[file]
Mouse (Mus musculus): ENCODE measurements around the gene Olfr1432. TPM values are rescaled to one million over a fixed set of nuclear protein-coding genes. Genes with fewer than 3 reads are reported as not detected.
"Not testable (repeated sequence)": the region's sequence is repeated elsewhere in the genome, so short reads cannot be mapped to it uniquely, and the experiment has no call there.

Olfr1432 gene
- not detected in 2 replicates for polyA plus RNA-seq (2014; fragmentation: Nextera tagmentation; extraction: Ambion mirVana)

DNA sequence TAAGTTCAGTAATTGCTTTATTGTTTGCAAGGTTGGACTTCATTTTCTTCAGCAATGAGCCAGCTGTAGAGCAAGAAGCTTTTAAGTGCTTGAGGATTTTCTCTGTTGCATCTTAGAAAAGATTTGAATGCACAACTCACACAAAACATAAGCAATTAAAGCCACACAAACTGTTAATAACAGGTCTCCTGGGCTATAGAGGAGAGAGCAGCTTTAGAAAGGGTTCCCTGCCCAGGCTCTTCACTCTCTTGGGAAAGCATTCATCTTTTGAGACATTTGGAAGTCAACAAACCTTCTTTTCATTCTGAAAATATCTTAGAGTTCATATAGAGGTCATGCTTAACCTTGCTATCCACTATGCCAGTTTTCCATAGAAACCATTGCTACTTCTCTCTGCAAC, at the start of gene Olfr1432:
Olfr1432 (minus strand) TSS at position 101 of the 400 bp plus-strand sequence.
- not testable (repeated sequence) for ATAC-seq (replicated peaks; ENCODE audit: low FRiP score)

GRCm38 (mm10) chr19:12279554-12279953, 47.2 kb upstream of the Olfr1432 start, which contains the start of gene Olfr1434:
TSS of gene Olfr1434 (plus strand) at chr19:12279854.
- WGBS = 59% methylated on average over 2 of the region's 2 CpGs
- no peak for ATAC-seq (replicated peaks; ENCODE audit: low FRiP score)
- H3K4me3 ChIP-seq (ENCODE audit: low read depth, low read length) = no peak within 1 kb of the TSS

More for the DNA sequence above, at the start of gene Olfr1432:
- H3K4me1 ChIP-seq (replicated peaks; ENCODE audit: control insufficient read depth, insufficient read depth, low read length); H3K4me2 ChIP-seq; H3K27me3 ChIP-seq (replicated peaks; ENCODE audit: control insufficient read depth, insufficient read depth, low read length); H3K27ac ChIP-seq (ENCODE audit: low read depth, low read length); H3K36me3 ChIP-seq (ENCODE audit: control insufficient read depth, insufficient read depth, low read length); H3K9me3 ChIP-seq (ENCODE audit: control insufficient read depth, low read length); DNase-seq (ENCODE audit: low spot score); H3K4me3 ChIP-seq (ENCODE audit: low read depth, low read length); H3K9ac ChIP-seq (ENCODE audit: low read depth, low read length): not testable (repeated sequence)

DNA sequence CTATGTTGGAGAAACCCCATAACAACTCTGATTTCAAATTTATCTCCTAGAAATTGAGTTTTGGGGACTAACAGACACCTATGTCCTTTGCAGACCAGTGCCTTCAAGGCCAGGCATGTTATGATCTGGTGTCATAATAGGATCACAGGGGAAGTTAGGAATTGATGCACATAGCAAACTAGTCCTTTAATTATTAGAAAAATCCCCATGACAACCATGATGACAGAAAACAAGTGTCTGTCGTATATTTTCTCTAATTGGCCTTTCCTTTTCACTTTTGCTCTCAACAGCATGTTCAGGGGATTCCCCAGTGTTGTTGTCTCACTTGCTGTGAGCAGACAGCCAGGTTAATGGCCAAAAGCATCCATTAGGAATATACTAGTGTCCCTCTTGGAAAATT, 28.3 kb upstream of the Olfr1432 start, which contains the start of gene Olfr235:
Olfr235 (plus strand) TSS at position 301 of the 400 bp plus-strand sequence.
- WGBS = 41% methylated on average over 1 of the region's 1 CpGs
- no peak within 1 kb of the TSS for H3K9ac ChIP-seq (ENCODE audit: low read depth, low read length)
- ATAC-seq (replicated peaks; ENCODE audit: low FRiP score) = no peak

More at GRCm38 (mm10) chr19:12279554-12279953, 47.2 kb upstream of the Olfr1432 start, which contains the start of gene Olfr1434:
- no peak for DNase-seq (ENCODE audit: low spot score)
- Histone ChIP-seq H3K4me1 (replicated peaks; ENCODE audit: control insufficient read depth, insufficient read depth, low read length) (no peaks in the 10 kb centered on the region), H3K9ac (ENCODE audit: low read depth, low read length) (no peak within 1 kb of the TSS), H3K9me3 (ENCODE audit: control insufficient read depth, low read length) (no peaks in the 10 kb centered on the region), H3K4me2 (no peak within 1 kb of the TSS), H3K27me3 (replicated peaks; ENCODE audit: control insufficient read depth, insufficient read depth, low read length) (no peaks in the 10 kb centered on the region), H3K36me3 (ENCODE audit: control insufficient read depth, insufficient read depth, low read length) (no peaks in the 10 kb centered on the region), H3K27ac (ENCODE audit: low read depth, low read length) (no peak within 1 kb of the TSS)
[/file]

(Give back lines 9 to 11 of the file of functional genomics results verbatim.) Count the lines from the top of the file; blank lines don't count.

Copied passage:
TSS of gene Olfr1434 (plus strand) at chr19:12279854.
- WGBS = 59% methylated on average over 2 of the region's 2 CpGs
- no peak for ATAC-seq (replicated peaks; ENCODE audit: low FRiP score)